Representative image of Haitian crisis
Gang violence in Haiti's capital forces residents to flee their homes. Photo by: Reuters/Ralph Tedy Erol

Five men suspected to be gang members were killed and then set on fire Tuesday by an angry crowd in Haiti where vigilante killings are on the rise.

According to people in the crowd, the victims were brought out alive from Jalousie outside Port-au-Prince and then killed, reported the Associated Press.

While most of the dead bodies were left along the road that leads to the house of former President Jovenel Moïse, who was assassinated two years ago, a fifth body was left near a police station in suburb of Petionville.

Jean Marc Étienne witnessed it while sitting in a park in front of the station, and said that it's "horrible for them to be killed in front of the eyes of the police."

The witness added that it shows that nobody is safe, that "anybody can be killed."

Since last week, at least 18 people have been reported killed by crowds in Port-au-Prince and nearby areas. But videos and photos shared on social media suggest that the number is higher, according to ABC News.

The photos mostly showed crowds pelting men with rocks and setting fire to tyres soaked in gasoline that were placed around or over the bodies.

These killings come as some people in Haiti say that they are angry and also tired over the rise in gang violence in the country. The United Nations noted a 20% rise in killings from January to March end, compared with 2022's last quarter.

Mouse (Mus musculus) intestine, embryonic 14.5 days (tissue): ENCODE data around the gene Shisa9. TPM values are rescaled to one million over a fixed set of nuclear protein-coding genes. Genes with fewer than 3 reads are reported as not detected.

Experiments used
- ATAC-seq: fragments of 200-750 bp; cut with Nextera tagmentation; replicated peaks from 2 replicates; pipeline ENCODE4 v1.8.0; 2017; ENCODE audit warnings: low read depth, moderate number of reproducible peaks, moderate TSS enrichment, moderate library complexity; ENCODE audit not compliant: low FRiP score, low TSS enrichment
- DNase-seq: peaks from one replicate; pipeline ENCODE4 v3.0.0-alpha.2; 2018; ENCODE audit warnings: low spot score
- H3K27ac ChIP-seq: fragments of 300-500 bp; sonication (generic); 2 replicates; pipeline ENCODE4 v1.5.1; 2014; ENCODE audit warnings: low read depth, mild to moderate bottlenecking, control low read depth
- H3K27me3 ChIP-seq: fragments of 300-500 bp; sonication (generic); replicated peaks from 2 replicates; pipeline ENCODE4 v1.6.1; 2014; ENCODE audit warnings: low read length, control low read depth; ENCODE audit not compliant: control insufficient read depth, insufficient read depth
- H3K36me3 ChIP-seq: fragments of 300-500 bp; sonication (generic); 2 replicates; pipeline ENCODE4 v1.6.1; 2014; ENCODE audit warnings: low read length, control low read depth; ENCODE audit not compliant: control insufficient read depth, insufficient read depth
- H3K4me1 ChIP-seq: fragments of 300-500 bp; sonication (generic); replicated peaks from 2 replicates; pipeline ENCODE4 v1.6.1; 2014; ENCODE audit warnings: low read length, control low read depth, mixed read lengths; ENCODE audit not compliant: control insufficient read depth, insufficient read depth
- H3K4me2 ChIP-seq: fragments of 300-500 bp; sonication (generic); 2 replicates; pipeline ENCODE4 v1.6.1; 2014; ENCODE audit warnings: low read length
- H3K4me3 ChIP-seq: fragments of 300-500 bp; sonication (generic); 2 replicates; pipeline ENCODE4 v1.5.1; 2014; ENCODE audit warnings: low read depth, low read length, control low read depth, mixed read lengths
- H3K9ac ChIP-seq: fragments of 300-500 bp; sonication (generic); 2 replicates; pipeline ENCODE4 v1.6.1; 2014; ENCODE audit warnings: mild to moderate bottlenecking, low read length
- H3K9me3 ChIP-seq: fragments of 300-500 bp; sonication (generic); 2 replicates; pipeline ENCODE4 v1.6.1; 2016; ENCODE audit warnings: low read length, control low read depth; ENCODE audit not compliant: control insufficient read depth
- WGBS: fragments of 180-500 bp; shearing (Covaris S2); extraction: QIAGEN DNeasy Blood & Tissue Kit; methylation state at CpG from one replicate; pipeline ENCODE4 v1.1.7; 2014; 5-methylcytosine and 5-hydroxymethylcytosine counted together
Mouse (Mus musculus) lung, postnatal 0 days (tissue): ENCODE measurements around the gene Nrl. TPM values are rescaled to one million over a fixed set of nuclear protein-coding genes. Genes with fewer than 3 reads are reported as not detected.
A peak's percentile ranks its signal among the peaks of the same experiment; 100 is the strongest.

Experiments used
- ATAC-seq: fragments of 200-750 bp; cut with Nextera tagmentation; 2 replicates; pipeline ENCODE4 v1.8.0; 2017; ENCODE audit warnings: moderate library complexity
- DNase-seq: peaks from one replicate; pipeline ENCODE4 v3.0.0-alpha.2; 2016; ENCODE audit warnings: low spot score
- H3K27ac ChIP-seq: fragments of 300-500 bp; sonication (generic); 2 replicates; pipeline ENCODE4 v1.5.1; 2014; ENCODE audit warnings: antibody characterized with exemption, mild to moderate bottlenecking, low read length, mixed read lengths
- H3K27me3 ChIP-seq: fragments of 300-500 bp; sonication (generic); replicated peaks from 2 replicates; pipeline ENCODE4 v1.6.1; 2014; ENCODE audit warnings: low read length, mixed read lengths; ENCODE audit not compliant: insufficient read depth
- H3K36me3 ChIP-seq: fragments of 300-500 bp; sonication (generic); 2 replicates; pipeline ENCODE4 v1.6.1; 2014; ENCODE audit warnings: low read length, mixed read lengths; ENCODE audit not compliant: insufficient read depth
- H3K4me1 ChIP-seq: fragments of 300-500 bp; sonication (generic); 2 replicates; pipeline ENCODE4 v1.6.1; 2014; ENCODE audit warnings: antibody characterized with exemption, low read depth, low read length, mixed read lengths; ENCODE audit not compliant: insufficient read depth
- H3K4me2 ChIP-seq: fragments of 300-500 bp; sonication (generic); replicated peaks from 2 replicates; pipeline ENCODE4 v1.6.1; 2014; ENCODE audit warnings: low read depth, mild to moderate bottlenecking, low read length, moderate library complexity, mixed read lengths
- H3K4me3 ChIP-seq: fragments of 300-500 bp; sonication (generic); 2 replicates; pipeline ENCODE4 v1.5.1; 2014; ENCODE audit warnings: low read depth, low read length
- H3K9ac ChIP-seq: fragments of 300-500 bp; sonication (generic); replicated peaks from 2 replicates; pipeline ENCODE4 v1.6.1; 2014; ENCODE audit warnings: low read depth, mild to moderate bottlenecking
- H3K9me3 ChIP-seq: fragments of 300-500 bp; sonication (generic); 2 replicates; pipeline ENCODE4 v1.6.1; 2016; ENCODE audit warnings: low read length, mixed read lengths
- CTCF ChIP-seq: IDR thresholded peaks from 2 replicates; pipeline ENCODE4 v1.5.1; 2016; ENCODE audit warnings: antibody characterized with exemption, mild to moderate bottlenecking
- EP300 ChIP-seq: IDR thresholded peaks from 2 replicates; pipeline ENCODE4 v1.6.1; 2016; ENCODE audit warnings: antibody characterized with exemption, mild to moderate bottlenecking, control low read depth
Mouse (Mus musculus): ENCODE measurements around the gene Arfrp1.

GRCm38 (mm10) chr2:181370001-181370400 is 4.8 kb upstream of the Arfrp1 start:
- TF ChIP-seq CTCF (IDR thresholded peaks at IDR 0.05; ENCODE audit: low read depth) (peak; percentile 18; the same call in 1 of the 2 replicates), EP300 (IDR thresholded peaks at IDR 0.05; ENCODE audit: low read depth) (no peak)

More than 130,000 people of Haiti have fled their communities where gangs just break into homes, set people on fire and kill those in territories that are held by rival gangs.

Prime Minister Ariel Henry on Monday condemned the vigilante killings in Haiti and told people to "calm down."

Meanwhile, the United Nations High Commissioner for Human Rights has said that lawlessness in Haiti amounts to a "human rights emergency," as per Al Jazeera.

Volker Turk was speaking via video during a UN Security Council session on Wednesday. He said that Haiti is "dangling over an abyss," and noted that there is an "immediate need to support Haiti's institutions." This can be done by deploying a "specialized and human rights-compliant support force," which is time-bound, with "a comprehensive action plan."

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